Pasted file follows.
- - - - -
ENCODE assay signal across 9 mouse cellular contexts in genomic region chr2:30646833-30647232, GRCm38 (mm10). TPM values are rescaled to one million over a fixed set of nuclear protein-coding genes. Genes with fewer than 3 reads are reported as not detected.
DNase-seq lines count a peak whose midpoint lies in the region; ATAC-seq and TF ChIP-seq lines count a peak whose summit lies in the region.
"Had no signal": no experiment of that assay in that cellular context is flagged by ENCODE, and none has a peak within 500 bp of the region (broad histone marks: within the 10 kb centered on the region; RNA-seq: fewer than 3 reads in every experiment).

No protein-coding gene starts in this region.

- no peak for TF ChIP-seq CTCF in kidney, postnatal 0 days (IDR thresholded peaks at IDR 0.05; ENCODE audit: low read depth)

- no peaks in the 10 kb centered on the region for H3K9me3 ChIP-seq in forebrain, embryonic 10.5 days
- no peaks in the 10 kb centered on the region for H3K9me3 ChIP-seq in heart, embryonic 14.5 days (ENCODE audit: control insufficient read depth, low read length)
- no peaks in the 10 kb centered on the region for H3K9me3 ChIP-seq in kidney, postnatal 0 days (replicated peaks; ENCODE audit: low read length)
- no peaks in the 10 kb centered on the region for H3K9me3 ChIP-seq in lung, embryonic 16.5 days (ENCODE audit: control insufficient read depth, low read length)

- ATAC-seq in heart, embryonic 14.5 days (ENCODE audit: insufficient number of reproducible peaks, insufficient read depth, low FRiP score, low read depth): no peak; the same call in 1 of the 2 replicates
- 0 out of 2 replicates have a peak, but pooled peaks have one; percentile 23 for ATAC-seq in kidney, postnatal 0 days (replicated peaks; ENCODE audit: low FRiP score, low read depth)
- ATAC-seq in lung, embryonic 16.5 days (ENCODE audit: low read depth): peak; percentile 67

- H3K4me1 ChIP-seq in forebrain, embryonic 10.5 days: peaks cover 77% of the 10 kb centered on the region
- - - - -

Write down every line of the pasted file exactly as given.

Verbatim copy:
ENCODE assay signal across 9 mouse cellular contexts in genomic region chr2:30646833-30647232, GRCm38 (mm10). TPM values are rescaled to one million over a fixed set of nuclear protein-coding genes. Genes with fewer than 3 reads are reported as not detected.
DNase-seq lines count a peak whose midpoint lies in the region; ATAC-seq and TF ChIP-seq lines count a peak whose summit lies in the region.
"Had no signal": no experiment of that assay in that cellular context is flagged by ENCODE, and none has a peak within 500 bp of the region (broad histone marks: within the 10 kb centered on the region; RNA-seq: fewer than 3 reads in every experiment).

No protein-coding gene starts in this region.

- no peak for TF ChIP-seq CTCF in kidney, postnatal 0 days (IDR thresholded peaks at IDR 0.05; ENCODE audit: low read depth)

- no peaks in the 10 kb centered on the region for H3K9me3 ChIP-seq in forebrain, embryonic 10.5 days
- no peaks in the 10 kb centered on the region for H3K9me3 ChIP-seq in heart, embryonic 14.5 days (ENCODE audit: control insufficient read depth, low read length)
- no peaks in the 10 kb centered on the region for H3K9me3 ChIP-seq in kidney, postnatal 0 days (replicated peaks; ENCODE audit: low read length)
- no peaks in the 10 kb centered on the region for H3K9me3 ChIP-seq in lung, embryonic 16.5 days (ENCODE audit: control insufficient read depth, low read length)

- ATAC-seq in heart, embryonic 14.5 days (ENCODE audit: insufficient number of reproducible peaks, insufficient read depth, low FRiP score, low read depth): no peak; the same call in 1 of the 2 replicates
- 0 out of 2 replicates have a peak, but pooled peaks have one; percentile 23 for ATAC-seq in kidney, postnatal 0 days (replicated peaks; ENCODE audit: low FRiP score, low read depth)
- ATAC-seq in lung, embryonic 16.5 days (ENCODE audit: low read depth): peak; percentile 67

- H3K4me1 ChIP-seq in forebrain, embryonic 10.5 days: peaks cover 77% of the 10 kb centered on the region